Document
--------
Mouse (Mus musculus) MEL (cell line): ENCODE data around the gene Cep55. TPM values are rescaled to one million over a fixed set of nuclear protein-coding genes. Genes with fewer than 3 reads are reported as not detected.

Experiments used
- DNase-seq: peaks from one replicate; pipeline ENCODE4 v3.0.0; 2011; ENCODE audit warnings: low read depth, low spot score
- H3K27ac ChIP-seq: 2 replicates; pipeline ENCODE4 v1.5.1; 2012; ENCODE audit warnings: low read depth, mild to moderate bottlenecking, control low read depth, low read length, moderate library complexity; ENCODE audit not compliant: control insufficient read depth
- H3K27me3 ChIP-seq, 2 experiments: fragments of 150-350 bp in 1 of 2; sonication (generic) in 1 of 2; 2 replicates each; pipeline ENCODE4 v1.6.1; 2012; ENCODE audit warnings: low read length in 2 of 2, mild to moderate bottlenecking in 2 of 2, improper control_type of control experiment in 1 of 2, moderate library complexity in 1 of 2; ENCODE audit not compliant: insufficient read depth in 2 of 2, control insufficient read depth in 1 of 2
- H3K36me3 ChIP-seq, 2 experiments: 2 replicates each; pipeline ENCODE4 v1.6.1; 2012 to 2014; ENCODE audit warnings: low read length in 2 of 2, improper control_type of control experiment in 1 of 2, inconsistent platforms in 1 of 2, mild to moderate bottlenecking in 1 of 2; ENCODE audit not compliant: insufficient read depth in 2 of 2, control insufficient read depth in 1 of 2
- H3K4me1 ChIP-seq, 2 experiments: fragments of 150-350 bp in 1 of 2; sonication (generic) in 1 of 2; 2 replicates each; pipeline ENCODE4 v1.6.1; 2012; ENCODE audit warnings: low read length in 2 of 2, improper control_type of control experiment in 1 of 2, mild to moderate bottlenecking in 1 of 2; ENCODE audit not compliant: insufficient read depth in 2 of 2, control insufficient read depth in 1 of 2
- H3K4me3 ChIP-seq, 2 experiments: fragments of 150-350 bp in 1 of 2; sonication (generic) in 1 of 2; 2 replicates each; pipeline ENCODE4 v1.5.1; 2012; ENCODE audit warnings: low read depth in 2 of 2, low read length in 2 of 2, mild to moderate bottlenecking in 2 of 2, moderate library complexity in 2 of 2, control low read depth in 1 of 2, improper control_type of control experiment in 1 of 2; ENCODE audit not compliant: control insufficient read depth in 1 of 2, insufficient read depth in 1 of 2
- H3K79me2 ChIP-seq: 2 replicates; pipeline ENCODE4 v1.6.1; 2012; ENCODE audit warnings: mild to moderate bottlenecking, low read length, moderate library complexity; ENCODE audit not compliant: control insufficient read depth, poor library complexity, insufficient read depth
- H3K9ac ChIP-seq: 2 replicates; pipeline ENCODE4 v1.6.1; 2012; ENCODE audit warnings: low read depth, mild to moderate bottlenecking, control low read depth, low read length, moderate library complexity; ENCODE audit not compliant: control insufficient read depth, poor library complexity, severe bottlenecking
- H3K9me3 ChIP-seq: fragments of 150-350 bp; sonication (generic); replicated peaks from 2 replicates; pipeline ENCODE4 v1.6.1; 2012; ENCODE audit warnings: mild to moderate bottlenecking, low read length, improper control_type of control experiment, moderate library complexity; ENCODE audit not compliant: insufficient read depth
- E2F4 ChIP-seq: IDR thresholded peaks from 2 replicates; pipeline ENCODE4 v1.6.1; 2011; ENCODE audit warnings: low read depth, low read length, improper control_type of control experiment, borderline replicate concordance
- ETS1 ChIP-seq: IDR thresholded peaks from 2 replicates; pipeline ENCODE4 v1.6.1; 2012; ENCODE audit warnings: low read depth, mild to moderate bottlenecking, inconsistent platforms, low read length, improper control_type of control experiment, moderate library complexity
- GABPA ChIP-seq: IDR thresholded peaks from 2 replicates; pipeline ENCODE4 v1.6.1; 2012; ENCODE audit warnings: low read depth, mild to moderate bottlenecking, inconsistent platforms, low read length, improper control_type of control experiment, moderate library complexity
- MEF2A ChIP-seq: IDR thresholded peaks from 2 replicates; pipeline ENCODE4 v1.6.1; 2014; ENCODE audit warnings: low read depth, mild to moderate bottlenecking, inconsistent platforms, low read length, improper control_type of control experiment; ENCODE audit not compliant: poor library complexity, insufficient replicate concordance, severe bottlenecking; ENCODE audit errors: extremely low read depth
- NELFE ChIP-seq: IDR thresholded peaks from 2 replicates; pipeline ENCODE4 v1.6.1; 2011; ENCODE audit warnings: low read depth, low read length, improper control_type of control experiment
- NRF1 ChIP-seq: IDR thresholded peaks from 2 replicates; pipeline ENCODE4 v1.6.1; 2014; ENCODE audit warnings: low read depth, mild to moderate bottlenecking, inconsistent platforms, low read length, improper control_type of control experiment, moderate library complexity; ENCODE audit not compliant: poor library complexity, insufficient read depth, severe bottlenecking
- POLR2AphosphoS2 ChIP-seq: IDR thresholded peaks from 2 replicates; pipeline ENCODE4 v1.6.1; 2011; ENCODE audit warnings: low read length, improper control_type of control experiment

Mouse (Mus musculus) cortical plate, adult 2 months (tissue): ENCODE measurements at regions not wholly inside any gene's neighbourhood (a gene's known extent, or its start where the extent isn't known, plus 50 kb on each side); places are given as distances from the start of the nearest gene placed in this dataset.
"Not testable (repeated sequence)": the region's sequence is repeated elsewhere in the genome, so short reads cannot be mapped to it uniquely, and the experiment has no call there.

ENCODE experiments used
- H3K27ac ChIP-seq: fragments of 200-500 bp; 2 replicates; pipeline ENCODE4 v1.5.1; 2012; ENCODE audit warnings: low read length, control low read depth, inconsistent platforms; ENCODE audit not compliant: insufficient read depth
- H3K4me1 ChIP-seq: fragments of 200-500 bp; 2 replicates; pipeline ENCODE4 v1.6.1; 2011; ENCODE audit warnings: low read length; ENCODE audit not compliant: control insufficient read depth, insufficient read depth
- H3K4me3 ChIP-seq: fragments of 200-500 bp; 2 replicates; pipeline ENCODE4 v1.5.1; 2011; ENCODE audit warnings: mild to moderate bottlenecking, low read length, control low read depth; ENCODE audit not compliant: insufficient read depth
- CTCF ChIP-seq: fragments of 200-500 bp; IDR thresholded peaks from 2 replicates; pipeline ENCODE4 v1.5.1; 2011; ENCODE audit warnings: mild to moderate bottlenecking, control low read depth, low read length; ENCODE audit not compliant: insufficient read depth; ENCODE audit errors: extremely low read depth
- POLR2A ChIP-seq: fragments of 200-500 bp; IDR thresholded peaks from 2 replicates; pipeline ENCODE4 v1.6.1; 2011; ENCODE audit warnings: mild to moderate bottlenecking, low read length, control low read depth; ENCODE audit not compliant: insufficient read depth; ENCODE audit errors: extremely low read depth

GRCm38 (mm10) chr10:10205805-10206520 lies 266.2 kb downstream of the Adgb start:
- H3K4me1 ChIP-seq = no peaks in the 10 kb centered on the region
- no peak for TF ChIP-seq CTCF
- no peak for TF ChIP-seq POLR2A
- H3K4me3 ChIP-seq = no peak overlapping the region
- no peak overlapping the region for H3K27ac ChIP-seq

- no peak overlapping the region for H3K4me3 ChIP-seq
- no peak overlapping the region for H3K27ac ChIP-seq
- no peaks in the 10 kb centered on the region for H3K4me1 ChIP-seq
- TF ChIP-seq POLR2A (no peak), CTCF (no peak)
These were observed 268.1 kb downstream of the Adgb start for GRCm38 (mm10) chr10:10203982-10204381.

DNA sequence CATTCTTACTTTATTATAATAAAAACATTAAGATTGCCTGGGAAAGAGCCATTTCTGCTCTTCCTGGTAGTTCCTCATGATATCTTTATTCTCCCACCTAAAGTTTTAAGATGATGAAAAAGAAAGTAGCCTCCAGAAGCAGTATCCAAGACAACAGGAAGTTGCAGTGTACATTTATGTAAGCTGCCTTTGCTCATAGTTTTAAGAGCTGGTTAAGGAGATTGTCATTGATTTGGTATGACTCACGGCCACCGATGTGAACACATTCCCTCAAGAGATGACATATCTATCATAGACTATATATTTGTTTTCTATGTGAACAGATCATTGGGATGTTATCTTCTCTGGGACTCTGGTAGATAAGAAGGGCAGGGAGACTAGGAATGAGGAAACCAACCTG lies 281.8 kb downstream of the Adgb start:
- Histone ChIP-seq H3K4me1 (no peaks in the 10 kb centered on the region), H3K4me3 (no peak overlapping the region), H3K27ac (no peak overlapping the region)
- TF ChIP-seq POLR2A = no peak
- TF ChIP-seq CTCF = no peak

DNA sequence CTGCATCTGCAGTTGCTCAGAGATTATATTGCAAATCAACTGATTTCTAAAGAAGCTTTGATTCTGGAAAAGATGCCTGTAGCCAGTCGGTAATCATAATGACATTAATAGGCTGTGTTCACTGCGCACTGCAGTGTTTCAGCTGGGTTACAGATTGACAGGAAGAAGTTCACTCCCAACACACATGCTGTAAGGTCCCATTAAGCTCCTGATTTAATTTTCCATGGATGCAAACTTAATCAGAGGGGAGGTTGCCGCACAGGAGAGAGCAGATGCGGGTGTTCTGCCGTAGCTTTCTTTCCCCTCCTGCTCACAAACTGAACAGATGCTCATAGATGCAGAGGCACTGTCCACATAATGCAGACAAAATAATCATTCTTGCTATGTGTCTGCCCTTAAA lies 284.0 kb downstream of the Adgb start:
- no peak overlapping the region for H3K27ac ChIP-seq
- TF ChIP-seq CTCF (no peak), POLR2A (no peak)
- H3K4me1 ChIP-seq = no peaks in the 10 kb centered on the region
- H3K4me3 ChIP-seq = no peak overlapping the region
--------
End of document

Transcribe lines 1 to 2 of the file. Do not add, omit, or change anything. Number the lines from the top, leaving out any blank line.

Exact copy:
Mouse (Mus musculus) MEL (cell line): ENCODE data around the gene Cep55. TPM values are rescaled to one million over a fixed set of nuclear protein-coding genes. Genes with fewer than 3 reads are reported as not detected.

Experiments used